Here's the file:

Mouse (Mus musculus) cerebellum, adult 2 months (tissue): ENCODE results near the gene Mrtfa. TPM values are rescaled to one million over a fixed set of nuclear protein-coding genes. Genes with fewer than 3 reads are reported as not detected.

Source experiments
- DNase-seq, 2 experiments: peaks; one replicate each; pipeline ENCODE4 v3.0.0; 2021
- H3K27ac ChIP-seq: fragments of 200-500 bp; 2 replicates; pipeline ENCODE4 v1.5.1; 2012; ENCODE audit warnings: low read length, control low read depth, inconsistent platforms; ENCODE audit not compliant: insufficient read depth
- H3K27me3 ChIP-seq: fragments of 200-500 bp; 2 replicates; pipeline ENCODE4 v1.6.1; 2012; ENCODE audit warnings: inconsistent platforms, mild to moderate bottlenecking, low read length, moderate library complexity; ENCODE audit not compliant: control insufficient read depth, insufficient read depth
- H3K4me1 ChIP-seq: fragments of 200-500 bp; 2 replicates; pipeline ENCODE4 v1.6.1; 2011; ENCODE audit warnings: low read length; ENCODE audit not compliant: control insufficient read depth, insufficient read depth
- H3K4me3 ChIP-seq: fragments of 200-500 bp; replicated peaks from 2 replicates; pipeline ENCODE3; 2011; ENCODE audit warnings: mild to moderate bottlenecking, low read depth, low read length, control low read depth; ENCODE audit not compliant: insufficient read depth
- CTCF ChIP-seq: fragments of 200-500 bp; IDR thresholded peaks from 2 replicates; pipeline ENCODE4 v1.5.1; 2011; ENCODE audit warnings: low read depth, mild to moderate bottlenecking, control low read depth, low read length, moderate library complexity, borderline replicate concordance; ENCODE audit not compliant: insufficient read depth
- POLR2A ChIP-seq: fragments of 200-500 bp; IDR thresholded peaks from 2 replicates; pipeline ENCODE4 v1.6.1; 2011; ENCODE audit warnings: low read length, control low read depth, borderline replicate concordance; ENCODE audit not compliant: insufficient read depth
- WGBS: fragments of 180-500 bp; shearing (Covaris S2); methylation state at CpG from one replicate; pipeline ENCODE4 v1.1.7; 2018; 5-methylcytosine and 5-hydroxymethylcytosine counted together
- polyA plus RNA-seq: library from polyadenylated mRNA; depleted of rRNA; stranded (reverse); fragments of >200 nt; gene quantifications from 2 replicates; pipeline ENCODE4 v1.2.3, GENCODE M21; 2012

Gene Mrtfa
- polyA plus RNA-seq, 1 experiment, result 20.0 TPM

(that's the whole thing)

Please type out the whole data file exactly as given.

Mouse (Mus musculus) cerebellum, adult 2 months (tissue): ENCODE results near the gene Mrtfa. TPM values are rescaled to one million over a fixed set of nuclear protein-coding genes. Genes with fewer than 3 reads are reported as not detected.

Source experiments
- DNase-seq, 2 experiments: peaks; one replicate each; pipeline ENCODE4 v3.0.0; 2021
- H3K27ac ChIP-seq: fragments of 200-500 bp; 2 replicates; pipeline ENCODE4 v1.5.1; 2012; ENCODE audit warnings: low read length, control low read depth, inconsistent platforms; ENCODE audit not compliant: insufficient read depth
- H3K27me3 ChIP-seq: fragments of 200-500 bp; 2 replicates; pipeline ENCODE4 v1.6.1; 2012; ENCODE audit warnings: inconsistent platforms, mild to moderate bottlenecking, low read length, moderate library complexity; ENCODE audit not compliant: control insufficient read depth, insufficient read depth
- H3K4me1 ChIP-seq: fragments of 200-500 bp; 2 replicates; pipeline ENCODE4 v1.6.1; 2011; ENCODE audit warnings: low read length; ENCODE audit not compliant: control insufficient read depth, insufficient read depth
- H3K4me3 ChIP-seq: fragments of 200-500 bp; replicated peaks from 2 replicates; pipeline ENCODE3; 2011; ENCODE audit warnings: mild to moderate bottlenecking, low read depth, low read length, control low read depth; ENCODE audit not compliant: insufficient read depth
- CTCF ChIP-seq: fragments of 200-500 bp; IDR thresholded peaks from 2 replicates; pipeline ENCODE4 v1.5.1; 2011; ENCODE audit warnings: low read depth, mild to moderate bottlenecking, control low read depth, low read length, moderate library complexity, borderline replicate concordance; ENCODE audit not compliant: insufficient read depth
- POLR2A ChIP-seq: fragments of 200-500 bp; IDR thresholded peaks from 2 replicates; pipeline ENCODE4 v1.6.1; 2011; ENCODE audit warnings: low read length, control low read depth, borderline replicate concordance; ENCODE audit not compliant: insufficient read depth
- WGBS: fragments of 180-500 bp; shearing (Covaris S2); methylation state at CpG from one replicate; pipeline ENCODE4 v1.1.7; 2018; 5-methylcytosine and 5-hydroxymethylcytosine counted together
- polyA plus RNA-seq: library from polyadenylated mRNA; depleted of rRNA; stranded (reverse); fragments of >200 nt; gene quantifications from 2 replicates; pipeline ENCODE4 v1.2.3, GENCODE M21; 2012

Gene Mrtfa
- polyA plus RNA-seq, 1 experiment, result 20.0 TPM